• In the early 1960’s, during a botanical excursion arranged for visitors to Hobart, Winifred met Dennis Morris (then working for the State Department of Agriculture). They soon discovered that they shared a keen interest in the local flora and agreed to collaborate on the Student’s Flora of Tasmania. In time they became the closest of friends.
• The Endemic Flora of Tasmania (published 1967–1978) was an ambitious joint project between Winifred and the acclaimed Australian artist Margaret Stones. It was conceived and sponsored by Lord Talbot de Malahide. Lord Talbot was an avid collector and gardener who cultivated many Tasmanian plants on his estate in Ireland. Margaret Stones was based at Kew and used fresh flowering and fruiting material. Some of this material came from Lord Talbot’s estate but much of it came from Tasmania. Winifred wrote the descriptive and ecological notes that accompanied each illustration. She also verified many of the specimens sent to Kew. The paintings and the proofs were sent to Winifred for comment. Sadly Lord Talbot died when only four of the volumes were completed and the work was seen to its completion by his sister, the Hon. Rose Talbot. The Endemic Flora of Tasmania proved to be a great success and increased interest in and knowledge of Tasmania’s endemic plants.
‘Lord Talbot blew into the department when we were in the huts…he was a very keen gardener and used to grow Tasmanian plants in his garden in Ireland and conceived of the idea of having a record in the form of paintings. And he met Miss Stones at Kew and asked her to do the series of illustrations of the Tasmanian endemics, and then decided he would publish in book form and asked me to do the descriptions.’
‘He was a Baron, 13 th Baron…you called him Lord Talbot until you got to know him and then I called him Milo, an extraordinary name but it’s a family name. It always reminded me of the evening meal, you know, we all drank Milo.’
• In 1966 Winifred retired from the Botany Department and was appointed Honorary Research Fellow in Botany. She maintained this link and was an Honorary Research Associate in the Department of Plant Science in 1998. After retirement she continued to work on the Student’s Flora, being based at the Tasmanian Herbarium where she was (and still is!) an Honorary Botanist.
• Winifred’s mother died in 1962 and she nursed her father at home until his death in 1967.
• In 1967 Winifred submitted her published work to the University of London for a DSc degree which was conferred in 1968.
• Winifred considered moving back to England to live in Kew but was detained as she had started working on the orchids for the Student’s Flora. This delayed her return until eventually the spiraling costs of housing in London made the notion an impossibility.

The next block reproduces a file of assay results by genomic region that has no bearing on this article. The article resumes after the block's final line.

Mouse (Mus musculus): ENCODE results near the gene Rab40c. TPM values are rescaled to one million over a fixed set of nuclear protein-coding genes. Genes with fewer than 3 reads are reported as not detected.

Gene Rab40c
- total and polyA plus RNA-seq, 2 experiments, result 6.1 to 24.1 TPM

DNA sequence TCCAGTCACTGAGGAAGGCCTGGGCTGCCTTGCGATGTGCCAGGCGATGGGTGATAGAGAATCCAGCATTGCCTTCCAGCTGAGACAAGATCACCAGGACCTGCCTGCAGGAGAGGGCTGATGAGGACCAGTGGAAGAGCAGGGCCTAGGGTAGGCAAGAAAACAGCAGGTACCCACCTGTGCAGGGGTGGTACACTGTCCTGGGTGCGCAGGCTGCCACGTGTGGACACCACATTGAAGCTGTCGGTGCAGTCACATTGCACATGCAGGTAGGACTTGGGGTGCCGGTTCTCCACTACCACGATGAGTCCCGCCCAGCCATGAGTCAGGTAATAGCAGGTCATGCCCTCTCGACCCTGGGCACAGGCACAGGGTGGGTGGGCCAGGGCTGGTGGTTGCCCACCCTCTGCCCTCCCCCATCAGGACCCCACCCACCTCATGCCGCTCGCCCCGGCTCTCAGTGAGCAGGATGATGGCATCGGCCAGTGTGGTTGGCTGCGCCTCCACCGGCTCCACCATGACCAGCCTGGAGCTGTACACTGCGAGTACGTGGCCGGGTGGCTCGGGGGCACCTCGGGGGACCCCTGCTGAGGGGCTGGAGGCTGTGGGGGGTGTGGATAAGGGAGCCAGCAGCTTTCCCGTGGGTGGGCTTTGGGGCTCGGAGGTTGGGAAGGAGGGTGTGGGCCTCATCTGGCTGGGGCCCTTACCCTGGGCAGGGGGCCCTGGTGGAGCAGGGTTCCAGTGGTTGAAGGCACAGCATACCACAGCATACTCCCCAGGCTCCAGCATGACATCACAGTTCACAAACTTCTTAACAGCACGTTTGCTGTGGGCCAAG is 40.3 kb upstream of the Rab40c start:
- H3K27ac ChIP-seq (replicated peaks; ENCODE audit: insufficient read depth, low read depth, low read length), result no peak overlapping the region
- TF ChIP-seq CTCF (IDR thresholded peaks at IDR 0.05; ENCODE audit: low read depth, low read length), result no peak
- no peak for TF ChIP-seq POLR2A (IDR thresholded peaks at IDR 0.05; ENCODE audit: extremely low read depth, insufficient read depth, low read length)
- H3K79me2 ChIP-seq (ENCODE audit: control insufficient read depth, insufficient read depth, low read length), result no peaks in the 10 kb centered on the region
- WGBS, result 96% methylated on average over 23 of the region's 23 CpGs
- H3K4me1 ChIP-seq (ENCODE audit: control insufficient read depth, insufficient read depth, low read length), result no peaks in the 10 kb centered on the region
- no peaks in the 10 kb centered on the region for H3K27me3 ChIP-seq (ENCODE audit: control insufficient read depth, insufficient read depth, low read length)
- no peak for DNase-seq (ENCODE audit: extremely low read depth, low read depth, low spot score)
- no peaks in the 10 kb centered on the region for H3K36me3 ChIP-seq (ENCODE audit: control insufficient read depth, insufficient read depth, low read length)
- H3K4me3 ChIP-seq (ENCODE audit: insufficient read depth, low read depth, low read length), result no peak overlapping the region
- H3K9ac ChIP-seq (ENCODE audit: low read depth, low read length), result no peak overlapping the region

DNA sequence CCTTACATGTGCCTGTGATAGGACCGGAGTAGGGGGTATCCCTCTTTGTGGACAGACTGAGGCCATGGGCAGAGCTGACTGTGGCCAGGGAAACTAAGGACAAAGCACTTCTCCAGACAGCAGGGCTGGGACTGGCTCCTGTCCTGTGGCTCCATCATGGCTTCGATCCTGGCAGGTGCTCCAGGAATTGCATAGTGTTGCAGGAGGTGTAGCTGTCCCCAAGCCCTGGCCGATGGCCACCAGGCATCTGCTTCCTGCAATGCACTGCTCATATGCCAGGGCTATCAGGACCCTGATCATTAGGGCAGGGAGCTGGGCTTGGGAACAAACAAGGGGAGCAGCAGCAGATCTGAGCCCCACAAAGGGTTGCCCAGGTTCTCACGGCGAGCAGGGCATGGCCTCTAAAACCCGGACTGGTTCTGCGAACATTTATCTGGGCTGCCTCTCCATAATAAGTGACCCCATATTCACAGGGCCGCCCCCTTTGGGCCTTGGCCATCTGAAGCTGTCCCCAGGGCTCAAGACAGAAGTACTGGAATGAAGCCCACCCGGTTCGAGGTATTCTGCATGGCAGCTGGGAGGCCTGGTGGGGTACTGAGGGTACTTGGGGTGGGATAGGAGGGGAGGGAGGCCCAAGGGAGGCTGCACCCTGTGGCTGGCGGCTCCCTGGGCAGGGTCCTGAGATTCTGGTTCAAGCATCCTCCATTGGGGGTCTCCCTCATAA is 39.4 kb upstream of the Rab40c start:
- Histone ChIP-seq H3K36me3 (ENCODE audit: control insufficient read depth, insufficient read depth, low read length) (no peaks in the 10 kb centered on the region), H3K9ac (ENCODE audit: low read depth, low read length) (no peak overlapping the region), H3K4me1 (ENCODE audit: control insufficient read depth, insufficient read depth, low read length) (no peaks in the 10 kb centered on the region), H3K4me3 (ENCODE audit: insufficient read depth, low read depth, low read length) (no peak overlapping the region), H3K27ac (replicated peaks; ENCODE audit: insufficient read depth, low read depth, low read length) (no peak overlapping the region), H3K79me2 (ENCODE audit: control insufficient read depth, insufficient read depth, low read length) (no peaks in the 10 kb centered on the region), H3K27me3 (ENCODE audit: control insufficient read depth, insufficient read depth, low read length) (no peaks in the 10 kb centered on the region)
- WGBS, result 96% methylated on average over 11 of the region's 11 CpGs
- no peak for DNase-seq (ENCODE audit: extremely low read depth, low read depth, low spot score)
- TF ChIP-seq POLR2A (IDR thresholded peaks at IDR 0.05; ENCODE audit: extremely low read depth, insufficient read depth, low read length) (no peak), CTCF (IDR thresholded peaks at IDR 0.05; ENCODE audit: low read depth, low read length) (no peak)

Christmas cards from Kew Gardens Director and staff to Curtis:
Palm House in snow (above) and Japanese
• In retirement, Winifred maintained her close links with many amateur groups. Indeed she is still the Patron of the Field Naturalists Club of Launceston. Whilst her formal teaching duties had ceased, she was always ready to help anyone with an interest in plants and a desire to learn.
Billy used by Winifred in the field.
Collecting case used by Winifred in the field. Descriptions in the Student’s Flora of Tasmania were written from fresh material collected by Winifred and others.
Winifred’s cut throat razor used for sectioning plants.
Forests and Flowers of Mt Wellington Tasmania ,
written by Winifred Curtis and published
Tasmanian Museum and Art Gallery in 1965. enlarge
Winifred at work in the new herbarium, 1977
Winifred Curtis and Margaret Stones (illustrator of the Endemic Flora of Tasmania) standing either side of a specimen of Richea ×curtisiae at the Hartz Mountains in the 1980’s.
In the field - Hartz Mountains in the 1980’s.
Dennis Morris (who assisted in the completion of the Students Flora) and Winifred Curtis at the Tasmanian Herbarium.
'Student flora of Tasmania' with printing block
Winifred Curtis sitting for portrait by
George Davis, September 1987.
Portrait of Winifred Curtis by George Davis, 1987
oil on canvas (courtesy of TMAG)
Cap and gown worn by Winifred to receive her honorary DSc from the University of Tasmania in 1987.
Illustration of Richea ×curtisiae by Margaret Stones, one of five plants named in Winifred’s honour, from Part IV of The Endemic Flora of Tasmania. enlarge